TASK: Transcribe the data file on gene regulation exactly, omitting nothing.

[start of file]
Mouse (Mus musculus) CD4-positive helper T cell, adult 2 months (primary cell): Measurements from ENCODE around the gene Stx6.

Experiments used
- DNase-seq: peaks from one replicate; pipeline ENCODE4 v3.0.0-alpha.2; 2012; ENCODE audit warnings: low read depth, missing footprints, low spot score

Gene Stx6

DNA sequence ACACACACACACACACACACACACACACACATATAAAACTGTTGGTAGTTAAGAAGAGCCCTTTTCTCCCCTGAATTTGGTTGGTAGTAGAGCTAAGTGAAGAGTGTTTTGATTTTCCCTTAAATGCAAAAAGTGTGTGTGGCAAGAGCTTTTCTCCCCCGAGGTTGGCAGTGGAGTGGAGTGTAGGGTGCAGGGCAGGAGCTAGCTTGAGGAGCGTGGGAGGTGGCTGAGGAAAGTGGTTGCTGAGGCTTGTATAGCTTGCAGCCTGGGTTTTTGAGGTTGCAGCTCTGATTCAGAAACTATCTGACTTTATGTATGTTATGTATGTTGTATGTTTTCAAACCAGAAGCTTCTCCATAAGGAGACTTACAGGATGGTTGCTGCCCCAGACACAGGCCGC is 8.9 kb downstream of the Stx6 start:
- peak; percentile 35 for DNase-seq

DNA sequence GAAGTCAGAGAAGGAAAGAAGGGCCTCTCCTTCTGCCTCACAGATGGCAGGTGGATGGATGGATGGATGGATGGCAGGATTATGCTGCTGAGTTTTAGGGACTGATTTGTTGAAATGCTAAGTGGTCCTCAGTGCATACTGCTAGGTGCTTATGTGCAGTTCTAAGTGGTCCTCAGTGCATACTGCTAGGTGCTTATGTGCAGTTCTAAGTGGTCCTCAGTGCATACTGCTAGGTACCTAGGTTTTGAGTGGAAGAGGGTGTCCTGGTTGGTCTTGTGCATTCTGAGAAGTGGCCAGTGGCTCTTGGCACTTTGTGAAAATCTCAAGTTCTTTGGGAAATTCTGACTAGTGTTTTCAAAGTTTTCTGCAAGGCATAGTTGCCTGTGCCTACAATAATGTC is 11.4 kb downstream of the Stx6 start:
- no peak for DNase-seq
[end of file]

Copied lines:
Mouse (Mus musculus) CD4-positive helper T cell, adult 2 months (primary cell): Measurements from ENCODE around the gene Stx6.

Experiments used
- DNase-seq: peaks from one replicate; pipeline ENCODE4 v3.0.0-alpha.2; 2012; ENCODE audit warnings: low read depth, missing footprints, low spot score

Gene Stx6

DNA sequence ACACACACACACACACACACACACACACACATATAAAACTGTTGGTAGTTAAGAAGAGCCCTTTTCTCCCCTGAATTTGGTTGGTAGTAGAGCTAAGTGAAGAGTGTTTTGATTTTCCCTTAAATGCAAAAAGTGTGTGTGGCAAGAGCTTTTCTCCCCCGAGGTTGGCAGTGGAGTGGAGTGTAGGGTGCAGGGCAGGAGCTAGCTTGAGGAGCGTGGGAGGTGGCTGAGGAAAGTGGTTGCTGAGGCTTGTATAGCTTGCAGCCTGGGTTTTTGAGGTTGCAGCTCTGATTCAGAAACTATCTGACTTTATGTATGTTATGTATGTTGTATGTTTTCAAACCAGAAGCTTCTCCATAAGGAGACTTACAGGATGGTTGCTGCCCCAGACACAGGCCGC is 8.9 kb downstream of the Stx6 start:
- peak; percentile 35 for DNase-seq

DNA sequence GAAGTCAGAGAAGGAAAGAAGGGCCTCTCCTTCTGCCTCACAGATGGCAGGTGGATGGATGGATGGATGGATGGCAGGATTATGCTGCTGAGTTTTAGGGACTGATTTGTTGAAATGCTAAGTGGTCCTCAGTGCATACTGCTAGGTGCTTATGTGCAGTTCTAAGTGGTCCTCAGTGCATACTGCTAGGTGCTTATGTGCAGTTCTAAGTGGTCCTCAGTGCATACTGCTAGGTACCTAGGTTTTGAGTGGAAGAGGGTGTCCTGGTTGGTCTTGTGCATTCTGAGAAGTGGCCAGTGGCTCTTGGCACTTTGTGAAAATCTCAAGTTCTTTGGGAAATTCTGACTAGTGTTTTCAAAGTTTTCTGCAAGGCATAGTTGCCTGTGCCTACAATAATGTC is 11.4 kb downstream of the Stx6 start:
- no peak for DNase-seq